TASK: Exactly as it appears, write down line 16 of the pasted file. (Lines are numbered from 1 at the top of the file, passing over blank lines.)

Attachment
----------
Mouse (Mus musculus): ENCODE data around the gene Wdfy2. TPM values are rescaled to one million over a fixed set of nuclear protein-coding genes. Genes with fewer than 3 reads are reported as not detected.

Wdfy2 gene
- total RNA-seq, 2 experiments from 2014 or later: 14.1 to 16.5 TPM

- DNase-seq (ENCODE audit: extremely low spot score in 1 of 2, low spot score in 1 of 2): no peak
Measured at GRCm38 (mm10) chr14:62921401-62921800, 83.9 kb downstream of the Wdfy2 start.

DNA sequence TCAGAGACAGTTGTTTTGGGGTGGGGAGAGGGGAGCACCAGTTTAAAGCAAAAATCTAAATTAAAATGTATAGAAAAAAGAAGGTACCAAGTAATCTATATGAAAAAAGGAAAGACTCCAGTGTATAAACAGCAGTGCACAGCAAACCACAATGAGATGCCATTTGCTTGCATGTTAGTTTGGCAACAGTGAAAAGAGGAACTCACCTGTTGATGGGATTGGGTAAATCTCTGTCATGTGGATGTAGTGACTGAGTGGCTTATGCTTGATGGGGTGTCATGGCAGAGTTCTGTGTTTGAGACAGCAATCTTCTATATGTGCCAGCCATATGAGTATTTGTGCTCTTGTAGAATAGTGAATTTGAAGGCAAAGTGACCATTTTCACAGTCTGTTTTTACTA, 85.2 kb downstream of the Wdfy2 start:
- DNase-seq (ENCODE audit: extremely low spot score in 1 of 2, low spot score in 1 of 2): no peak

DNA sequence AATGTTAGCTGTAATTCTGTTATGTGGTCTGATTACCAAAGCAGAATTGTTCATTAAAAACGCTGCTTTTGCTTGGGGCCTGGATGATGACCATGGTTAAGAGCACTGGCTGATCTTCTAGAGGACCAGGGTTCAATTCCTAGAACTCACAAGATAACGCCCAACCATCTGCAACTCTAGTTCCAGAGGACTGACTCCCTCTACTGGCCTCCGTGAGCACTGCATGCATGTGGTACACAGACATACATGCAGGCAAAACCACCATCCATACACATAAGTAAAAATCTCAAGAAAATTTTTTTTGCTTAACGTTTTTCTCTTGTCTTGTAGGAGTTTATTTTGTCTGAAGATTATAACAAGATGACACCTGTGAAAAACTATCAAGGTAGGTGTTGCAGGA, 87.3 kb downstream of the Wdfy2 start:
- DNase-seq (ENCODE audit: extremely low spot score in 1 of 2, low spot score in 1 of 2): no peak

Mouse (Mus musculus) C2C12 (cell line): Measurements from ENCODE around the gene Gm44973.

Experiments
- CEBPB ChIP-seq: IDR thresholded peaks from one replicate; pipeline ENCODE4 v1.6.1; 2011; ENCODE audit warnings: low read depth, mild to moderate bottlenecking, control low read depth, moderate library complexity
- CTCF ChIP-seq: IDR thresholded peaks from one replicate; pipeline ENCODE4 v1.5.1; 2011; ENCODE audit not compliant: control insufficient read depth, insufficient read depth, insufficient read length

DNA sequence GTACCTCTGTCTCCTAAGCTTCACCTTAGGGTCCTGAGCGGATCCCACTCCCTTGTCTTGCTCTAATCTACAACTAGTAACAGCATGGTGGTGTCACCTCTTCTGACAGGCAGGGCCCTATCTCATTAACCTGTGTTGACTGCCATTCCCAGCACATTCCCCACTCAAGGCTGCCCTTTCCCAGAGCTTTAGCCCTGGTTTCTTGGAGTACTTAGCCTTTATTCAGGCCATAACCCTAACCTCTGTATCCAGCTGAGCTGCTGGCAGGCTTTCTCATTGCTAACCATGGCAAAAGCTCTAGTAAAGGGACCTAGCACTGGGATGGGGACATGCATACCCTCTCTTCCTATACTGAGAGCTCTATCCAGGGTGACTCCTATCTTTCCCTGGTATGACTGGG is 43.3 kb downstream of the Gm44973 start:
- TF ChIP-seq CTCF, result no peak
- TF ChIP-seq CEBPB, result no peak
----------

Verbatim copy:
- TF ChIP-seq CEBPB, result no peak